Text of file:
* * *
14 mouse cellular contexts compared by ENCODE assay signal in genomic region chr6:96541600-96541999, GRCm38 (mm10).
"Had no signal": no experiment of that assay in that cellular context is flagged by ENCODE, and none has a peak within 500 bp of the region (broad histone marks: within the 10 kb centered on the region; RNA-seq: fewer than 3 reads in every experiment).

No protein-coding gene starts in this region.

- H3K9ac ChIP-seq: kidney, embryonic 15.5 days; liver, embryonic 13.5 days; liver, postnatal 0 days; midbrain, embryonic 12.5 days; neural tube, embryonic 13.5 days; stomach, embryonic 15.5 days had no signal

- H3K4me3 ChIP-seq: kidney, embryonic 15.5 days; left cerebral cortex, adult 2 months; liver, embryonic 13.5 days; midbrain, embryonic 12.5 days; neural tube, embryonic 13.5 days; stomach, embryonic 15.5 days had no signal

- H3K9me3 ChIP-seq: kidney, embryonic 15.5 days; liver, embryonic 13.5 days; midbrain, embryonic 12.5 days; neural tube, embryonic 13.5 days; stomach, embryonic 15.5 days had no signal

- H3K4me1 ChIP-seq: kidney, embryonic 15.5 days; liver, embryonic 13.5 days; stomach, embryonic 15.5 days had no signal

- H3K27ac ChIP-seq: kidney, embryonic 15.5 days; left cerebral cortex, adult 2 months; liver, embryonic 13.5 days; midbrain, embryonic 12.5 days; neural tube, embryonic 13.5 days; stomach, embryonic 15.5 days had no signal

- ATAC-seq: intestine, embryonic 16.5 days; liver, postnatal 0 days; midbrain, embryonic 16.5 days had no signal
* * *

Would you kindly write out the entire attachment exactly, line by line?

14 mouse cellular contexts compared by ENCODE assay signal in genomic region chr6:96541600-96541999, GRCm38 (mm10).
"Had no signal": no experiment of that assay in that cellular context is flagged by ENCODE, and none has a peak within 500 bp of the region (broad histone marks: within the 10 kb centered on the region; RNA-seq: fewer than 3 reads in every experiment).

No protein-coding gene starts in this region.

- H3K9ac ChIP-seq: kidney, embryonic 15.5 days; liver, embryonic 13.5 days; liver, postnatal 0 days; midbrain, embryonic 12.5 days; neural tube, embryonic 13.5 days; stomach, embryonic 15.5 days had no signal

- H3K4me3 ChIP-seq: kidney, embryonic 15.5 days; left cerebral cortex, adult 2 months; liver, embryonic 13.5 days; midbrain, embryonic 12.5 days; neural tube, embryonic 13.5 days; stomach, embryonic 15.5 days had no signal

- H3K9me3 ChIP-seq: kidney, embryonic 15.5 days; liver, embryonic 13.5 days; midbrain, embryonic 12.5 days; neural tube, embryonic 13.5 days; stomach, embryonic 15.5 days had no signal

- H3K4me1 ChIP-seq: kidney, embryonic 15.5 days; liver, embryonic 13.5 days; stomach, embryonic 15.5 days had no signal

- H3K27ac ChIP-seq: kidney, embryonic 15.5 days; left cerebral cortex, adult 2 months; liver, embryonic 13.5 days; midbrain, embryonic 12.5 days; neural tube, embryonic 13.5 days; stomach, embryonic 15.5 days had no signal

- ATAC-seq: intestine, embryonic 16.5 days; liver, postnatal 0 days; midbrain, embryonic 16.5 days had no signal